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Land Plus, L.L.C. v. Mayor and Council of the City of Hackensack

A-1276-07T3 (N.J. Super. App. Div. 2008) (Unpublished)

CONDEMNATION; REDEVELOPMENT — Properties designated as being in need of redevelopment are limited to those that have become stagnant or unproductive due to matters of title, diversity of ownership or similar issues.

A municipality, through its mayor, council, and planning board, designated twenty lots as in need of redevelopment. Property owners owning five of the designated lots challenged the inclusion of four other lots that had been categorized as not being in need of redevelopment but which had been included as part of the twenty under a statutory provision that allowed the inclusion of adjacent properties deemed to be necessary for effective redevelopment in the future. The lower court found that under the New Jersey Supreme Court’s rulings over the constitutionality of redevelopment statutes, the statutory inclusion of property not in need of redevelopment only applied to areas that have become stagnant or unproductive due to matters of title, diversity of ownership or similar issues. Based on the ruling, the lower court found that two lots not in need of redevelopment were improperly included in redevelopment plan.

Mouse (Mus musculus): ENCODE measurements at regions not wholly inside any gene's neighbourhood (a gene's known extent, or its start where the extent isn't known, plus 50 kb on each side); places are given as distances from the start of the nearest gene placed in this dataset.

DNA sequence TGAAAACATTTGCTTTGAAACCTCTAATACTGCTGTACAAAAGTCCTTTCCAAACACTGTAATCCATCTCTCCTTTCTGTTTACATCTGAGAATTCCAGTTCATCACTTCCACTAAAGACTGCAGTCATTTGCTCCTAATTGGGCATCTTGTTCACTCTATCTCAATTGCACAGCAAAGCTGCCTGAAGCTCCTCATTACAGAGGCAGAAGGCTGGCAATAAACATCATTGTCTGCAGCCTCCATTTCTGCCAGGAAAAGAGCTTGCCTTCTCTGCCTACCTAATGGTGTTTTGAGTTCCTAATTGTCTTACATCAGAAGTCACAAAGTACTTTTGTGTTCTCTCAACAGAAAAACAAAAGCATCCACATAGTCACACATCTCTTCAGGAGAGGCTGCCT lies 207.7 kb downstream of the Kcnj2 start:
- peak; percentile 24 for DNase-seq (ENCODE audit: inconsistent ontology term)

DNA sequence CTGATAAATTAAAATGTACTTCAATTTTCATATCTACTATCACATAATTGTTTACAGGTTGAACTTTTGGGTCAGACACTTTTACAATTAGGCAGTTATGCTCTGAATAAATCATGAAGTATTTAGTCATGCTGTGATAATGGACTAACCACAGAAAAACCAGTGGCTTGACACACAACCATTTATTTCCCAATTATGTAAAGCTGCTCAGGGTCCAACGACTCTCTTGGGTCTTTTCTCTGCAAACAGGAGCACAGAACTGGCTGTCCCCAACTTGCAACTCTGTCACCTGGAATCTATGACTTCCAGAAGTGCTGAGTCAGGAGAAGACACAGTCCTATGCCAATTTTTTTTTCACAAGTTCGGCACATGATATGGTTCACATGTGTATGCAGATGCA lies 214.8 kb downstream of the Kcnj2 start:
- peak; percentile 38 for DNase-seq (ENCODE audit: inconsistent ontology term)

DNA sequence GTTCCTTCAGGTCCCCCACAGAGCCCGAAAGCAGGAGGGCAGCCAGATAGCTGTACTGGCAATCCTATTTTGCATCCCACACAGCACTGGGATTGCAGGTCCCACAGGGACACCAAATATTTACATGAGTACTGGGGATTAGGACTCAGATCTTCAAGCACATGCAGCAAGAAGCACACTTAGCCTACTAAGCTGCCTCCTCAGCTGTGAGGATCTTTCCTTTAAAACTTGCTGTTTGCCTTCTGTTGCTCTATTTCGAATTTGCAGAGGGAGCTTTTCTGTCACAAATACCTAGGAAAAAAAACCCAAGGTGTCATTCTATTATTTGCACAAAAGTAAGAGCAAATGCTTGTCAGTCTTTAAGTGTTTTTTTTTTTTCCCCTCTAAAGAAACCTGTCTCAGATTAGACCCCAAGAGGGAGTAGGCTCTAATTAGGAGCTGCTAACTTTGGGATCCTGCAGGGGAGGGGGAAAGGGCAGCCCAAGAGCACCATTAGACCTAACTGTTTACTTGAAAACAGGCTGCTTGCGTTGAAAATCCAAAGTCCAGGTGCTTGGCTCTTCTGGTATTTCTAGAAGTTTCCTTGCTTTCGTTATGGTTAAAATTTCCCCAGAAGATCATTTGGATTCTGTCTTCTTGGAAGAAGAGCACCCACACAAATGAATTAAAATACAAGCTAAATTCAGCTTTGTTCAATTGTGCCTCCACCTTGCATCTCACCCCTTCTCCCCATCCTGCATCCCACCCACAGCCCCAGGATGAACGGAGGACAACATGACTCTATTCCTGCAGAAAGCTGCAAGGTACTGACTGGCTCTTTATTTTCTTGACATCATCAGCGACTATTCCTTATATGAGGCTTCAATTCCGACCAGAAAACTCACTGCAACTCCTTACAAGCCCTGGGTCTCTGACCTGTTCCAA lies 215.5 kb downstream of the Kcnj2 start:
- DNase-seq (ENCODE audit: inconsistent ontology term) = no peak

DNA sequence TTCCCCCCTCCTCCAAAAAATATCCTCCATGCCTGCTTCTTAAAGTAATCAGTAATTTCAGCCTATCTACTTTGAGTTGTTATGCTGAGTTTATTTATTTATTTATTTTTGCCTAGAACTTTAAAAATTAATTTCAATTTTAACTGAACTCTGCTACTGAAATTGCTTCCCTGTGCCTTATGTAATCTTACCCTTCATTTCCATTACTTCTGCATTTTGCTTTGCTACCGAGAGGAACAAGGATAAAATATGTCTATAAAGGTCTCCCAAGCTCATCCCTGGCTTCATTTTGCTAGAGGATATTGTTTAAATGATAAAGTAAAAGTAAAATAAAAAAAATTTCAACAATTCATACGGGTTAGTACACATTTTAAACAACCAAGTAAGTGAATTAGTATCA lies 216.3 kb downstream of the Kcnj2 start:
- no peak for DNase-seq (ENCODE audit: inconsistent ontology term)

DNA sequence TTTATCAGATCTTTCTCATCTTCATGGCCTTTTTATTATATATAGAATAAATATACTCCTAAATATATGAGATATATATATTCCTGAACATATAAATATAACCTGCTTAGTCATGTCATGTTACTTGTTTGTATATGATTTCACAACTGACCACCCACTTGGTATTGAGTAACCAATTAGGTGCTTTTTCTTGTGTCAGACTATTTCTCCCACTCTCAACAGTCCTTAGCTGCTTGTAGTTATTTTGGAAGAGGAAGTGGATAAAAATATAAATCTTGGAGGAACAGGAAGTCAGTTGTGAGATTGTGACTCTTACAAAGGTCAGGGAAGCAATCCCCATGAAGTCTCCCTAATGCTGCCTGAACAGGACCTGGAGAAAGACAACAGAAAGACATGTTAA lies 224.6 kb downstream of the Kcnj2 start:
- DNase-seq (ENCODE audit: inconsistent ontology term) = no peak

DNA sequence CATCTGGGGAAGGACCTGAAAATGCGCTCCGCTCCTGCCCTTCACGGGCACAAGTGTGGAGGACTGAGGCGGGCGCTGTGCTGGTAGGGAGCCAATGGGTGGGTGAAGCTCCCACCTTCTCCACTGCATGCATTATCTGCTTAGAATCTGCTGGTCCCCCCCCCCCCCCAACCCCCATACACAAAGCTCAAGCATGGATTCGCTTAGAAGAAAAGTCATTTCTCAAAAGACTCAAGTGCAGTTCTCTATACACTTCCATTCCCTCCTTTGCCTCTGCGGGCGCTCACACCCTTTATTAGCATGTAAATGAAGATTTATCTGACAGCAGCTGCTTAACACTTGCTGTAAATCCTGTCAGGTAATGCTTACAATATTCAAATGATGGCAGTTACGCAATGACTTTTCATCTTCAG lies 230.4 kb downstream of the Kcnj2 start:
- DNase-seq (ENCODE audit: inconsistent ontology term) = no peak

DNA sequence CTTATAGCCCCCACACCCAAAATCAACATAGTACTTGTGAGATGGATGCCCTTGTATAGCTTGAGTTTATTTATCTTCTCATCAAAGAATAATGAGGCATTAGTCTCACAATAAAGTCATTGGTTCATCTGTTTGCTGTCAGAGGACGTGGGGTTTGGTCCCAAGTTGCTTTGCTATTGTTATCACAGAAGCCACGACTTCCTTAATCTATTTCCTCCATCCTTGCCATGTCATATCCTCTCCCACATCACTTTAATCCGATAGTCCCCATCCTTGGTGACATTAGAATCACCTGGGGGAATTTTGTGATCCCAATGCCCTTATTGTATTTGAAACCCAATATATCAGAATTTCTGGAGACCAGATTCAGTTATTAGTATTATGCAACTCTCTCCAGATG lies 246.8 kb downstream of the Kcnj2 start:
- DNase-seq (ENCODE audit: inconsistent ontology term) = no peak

On appeal, the Appellate Division pointed out that the planning board never identified any issues of title, diversity or similar conditions about the lots in question, but had only found that the lots were vacant and underutilized. It also pointed out that the board never rendered any findings as to whether the condition of the additional lots was detrimental to the community’s safety, health, morals or welfare, which is a necessary condition for being designated for redevelopment. It also noted that the poor aesthetic environment created by the presence of those vacant lots might only have been temporary in nature.


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